A Nice Pair

Okay, anyone who thinks I’m talking about boobs can hit the back button on their browser right now. Although I’d love to examine that topic more thoroughly, my wife’s asleep so that’s out of the question.

Instead I’d like to focus on things that make a good pair. Like cookies and milk. Or chocolate and peanut butter (Reese’s Peanut Butter Cups, mmmm). And my personal favorite potato chip of all time, Herr’s Bacon and Horseradish Potato Chip. Pity I was one of a small group of consumers interested in that particular flavor. But one of the best pairs you can make is a good movie with buttered popcorn.

Speaking of movies (I’m getting closer to my point, here), there are some great pairs in Hollywood. Jennifer Lawrence and Bradley Cooper; I hope they keep working together. J.J. Abrams and science-fiction flicks; I’m actually looking forward to the next Star Wars now that George Lucas is out. And Spielberg and just about anything he touches. All great combinations, but perhaps Kevin Costner and baseball are my favorite pairing in movies.

Bull Durham (1998): Selected by ESPN as the best sports movie of all-time, Bull Durham really captures the spirit of minor league ball with witty dialog and well-developed characters who play off one another to perfection. Sure, it’s overall representation of minor league ball may not be overly accurate, but it’s a fun movie and nothing is quite as fun as baseball at its purest. And that comes with minor league ball. Sure, the majors are the pinnacle of the sport but there’s nothing quite like taking in a minor league game in your town. Whether it’s a small town, single-A team or a triple-A club which may have the next wave of MLB stars, minor league ball is just a fun experience. And not just for the fans – it really seems to be enjoyed by the players. Getting out on the road to try to make it to “The Show” is what it’s all about for these young athletes. (Heck, ever see how much fun big league players have pranking fellow teammates, opposing teammates and media members? Not to mention the mascots – they’re a blast in baseball but an annoyance in the other major sports.) I really think Bull Durham captures that essence.

Field of Dreams (1989): Two years in a row for Mr. Costner and great movies revolving around baseball. I give the nod to Bull Durham as the better sports movie, but FoD is simply a fantastic film with the bond of baseball and family (particularly father and son) as a strong backdrop. It ranks as one of the best movies of that year, right behind Glory, in my own opinion. I loved it even back in my days as an atheist. Now that I believe in God it carries an even deeper meaning. You could be in the middle of your daily life when you just hear that voice (“If you build it, he will come”) compelling you to do something totally divergent from what you had planned, or even considered sane. Having had such an experience myself in 1994, I had to immediately return to this movie. It already held my great esteem, from the fantasy element to the symbolism of baseball, but now holds a much stronger connection. Who in their right mind builds a baseball field in the middle of a farm? Who finds an author to take to a baseball game to ease his pain because he’s hearing voices? What force beyond our sight impresses upon us the will to do anything out of our comfort zone? Already a fan, I became even more drawn to this movie during and after my conversion. Great film no matter your feelings on baseball, spirituality or anything, for that matter. Just a great film.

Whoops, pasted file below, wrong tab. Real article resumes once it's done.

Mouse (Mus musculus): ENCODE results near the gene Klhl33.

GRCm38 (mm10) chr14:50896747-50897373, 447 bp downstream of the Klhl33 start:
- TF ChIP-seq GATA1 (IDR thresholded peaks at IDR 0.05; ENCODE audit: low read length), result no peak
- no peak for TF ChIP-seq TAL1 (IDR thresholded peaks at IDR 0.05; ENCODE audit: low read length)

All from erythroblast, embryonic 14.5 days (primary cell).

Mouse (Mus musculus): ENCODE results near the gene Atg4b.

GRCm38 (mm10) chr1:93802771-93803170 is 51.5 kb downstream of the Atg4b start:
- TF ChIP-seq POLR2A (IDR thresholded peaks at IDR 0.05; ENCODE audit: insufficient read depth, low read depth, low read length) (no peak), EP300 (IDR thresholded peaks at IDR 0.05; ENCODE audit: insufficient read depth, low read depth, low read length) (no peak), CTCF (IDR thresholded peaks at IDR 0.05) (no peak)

For Love of the Game (2000): Much less fanfare for this one later in Costner’s career. I feel it certainly deserves much more; and I’m not just saying that because it was the last date movie my wife and I went to see in the theatre. I fell in love with the parallel structure going back and forth between his past and present while pitching his last, perfect game. Witnessing the tapestry of his life unfold and the dynamics of his many relationships – with Kelly Preston, Jena Malone, his teammates, and his very team – was artfully done. I was impressed with this movie from the get-go and wish it received the same level of respect as Costner’s two earlier baseball-related movies have. If you haven’t yet seen it, especially if you don’t want to see yet another Kevin Costner baseball flick, I highly recommend adding it to your Netflix queue. You won’t be disappointed.

My brother in Cali has said that football is the best sport to watch on television – but baseball is the best to watch in person. I couldn’t agree more. I enjoy every summer when the girls get their summer reading program tickets to see a free ball game with our local minor league team. There’s a beauty to the game of baseball which lends itself to the art of film-making which other sports seem to lack. Eight Men Out, The Natural, The Bad News Bears, and The Sandlot are other great baseball movies that I’d recommend. But, they don’t have Mr. Movie Baseball himself, Kevin Costner.

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